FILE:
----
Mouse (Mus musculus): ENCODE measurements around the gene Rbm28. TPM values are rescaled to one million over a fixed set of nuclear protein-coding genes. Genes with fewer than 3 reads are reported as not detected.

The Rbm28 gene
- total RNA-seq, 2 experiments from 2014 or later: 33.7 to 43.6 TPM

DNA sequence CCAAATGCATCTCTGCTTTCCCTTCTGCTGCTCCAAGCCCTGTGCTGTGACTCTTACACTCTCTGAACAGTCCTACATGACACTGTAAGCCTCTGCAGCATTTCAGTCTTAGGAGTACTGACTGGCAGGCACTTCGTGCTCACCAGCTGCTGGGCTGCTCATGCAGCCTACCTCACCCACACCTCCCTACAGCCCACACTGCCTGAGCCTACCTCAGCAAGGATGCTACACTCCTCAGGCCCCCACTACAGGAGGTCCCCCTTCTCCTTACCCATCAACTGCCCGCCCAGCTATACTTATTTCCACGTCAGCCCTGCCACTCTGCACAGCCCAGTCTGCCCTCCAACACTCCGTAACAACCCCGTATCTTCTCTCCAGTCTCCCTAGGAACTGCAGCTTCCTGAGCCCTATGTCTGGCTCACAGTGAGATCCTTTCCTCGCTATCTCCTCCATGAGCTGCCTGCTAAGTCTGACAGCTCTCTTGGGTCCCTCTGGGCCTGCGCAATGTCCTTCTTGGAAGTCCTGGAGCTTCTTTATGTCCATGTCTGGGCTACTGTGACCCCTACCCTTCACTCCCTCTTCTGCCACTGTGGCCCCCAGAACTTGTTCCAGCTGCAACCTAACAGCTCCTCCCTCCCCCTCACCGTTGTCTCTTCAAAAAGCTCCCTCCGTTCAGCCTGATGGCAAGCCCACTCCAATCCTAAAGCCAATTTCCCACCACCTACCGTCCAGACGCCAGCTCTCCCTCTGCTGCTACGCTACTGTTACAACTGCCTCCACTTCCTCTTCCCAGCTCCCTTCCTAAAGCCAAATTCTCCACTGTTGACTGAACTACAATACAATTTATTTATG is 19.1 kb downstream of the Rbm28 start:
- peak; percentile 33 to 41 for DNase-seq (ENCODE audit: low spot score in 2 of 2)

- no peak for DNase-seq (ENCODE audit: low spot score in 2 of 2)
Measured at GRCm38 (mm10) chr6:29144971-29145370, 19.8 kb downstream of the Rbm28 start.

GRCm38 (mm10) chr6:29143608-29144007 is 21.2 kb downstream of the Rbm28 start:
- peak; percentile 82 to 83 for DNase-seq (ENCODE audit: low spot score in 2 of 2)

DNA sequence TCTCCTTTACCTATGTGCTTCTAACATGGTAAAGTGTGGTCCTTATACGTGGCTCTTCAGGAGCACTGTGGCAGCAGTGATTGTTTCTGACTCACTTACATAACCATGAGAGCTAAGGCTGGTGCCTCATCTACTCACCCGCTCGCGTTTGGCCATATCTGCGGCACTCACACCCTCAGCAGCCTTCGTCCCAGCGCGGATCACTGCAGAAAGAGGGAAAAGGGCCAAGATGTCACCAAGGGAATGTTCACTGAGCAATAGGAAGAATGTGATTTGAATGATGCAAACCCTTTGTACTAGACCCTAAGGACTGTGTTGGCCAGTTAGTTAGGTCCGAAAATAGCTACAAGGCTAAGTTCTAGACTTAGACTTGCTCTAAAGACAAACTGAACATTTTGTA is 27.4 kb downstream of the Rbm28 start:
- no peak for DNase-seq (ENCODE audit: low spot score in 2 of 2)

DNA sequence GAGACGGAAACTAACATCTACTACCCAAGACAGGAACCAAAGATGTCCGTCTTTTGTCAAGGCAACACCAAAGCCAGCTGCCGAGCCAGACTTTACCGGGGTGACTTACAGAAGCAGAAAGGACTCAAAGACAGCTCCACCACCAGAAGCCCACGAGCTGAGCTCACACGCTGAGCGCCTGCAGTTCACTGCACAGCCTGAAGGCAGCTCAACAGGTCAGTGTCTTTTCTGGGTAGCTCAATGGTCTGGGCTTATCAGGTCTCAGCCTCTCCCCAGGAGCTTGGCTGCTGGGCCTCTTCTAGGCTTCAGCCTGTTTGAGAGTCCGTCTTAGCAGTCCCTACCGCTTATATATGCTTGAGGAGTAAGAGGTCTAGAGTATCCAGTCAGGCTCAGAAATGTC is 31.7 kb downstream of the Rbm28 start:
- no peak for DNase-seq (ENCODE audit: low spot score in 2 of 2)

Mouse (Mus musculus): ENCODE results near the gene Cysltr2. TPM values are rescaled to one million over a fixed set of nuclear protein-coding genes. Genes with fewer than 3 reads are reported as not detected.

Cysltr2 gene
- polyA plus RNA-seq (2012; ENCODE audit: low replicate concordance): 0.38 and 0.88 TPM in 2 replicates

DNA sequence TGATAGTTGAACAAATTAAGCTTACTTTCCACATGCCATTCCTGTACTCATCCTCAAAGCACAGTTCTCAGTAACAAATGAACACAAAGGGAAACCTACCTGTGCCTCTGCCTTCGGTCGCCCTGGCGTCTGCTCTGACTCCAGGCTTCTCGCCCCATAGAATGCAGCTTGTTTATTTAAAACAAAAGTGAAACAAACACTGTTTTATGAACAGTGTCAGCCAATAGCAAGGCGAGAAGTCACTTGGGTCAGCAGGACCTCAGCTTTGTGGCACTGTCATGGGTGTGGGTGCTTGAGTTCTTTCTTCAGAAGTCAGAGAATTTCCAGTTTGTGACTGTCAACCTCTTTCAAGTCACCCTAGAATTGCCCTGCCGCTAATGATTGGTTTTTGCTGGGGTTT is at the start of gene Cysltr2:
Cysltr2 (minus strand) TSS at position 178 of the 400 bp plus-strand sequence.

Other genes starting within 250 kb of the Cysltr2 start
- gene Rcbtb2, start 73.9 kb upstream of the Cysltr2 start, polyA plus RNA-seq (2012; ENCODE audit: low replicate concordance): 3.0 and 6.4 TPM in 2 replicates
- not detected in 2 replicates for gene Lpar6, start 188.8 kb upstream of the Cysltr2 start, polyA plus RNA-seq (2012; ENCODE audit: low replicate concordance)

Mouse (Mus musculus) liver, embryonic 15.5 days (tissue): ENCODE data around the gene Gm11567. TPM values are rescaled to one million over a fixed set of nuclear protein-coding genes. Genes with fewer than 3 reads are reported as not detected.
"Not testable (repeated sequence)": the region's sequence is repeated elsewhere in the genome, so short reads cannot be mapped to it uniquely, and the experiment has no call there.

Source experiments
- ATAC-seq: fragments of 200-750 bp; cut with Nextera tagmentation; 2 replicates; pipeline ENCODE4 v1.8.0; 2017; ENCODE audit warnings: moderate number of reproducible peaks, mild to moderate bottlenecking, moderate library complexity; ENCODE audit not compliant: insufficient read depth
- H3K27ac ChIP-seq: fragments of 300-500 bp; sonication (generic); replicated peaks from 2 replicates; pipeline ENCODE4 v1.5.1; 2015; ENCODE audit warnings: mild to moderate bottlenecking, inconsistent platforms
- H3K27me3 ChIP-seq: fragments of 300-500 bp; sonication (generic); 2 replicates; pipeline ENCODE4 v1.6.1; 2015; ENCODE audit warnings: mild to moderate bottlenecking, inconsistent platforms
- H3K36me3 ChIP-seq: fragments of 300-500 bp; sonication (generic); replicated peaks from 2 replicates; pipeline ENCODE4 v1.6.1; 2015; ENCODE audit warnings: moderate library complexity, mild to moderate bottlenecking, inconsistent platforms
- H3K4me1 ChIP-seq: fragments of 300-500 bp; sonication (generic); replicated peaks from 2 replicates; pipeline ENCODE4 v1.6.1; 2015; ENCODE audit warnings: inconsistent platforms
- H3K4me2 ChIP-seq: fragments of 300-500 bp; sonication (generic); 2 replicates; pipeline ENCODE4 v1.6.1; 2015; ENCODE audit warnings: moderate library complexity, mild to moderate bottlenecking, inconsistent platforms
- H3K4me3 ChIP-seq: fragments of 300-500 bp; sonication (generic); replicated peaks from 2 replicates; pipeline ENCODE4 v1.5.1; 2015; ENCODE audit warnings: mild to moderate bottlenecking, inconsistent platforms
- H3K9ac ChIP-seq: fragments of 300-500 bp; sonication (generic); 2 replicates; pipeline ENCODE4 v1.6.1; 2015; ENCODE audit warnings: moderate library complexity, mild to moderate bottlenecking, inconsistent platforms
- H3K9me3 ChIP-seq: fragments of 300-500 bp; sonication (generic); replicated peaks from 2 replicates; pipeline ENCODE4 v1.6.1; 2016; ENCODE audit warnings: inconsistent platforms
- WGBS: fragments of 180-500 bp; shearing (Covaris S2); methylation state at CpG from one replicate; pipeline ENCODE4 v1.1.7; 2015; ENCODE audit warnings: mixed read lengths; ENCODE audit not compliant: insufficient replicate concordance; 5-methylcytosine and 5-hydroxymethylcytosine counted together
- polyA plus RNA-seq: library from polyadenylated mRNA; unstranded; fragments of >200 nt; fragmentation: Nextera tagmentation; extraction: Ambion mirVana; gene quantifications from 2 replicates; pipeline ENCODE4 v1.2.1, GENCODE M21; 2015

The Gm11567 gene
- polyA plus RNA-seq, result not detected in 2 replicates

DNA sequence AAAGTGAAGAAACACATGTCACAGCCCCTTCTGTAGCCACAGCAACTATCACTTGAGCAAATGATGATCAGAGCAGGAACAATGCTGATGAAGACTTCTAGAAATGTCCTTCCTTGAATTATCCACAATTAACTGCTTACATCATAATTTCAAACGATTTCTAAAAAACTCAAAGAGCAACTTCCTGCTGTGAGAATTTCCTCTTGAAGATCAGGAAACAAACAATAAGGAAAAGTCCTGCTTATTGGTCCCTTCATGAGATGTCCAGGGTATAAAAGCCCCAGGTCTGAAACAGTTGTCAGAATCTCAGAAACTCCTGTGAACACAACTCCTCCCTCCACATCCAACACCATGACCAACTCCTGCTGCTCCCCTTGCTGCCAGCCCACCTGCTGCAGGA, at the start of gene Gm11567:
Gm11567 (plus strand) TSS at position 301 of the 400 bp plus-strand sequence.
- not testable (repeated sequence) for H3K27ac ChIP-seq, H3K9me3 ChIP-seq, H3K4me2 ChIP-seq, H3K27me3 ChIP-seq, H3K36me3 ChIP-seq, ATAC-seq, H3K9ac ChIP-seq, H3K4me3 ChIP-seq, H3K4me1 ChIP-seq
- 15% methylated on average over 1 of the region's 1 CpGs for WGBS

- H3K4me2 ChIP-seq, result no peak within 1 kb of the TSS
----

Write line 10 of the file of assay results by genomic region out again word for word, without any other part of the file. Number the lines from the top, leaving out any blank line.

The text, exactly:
DNA sequence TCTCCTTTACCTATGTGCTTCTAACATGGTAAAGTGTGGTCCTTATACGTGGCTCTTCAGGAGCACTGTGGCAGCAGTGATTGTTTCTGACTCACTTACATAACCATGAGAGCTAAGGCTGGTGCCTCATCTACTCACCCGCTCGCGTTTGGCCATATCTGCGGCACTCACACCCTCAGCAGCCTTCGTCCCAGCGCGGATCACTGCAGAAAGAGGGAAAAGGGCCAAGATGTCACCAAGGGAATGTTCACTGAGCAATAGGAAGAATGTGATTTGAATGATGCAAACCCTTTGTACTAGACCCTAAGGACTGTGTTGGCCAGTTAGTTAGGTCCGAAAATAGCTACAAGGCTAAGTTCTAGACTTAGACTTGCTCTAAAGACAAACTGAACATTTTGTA is 27.4 kb downstream of the Rbm28 start: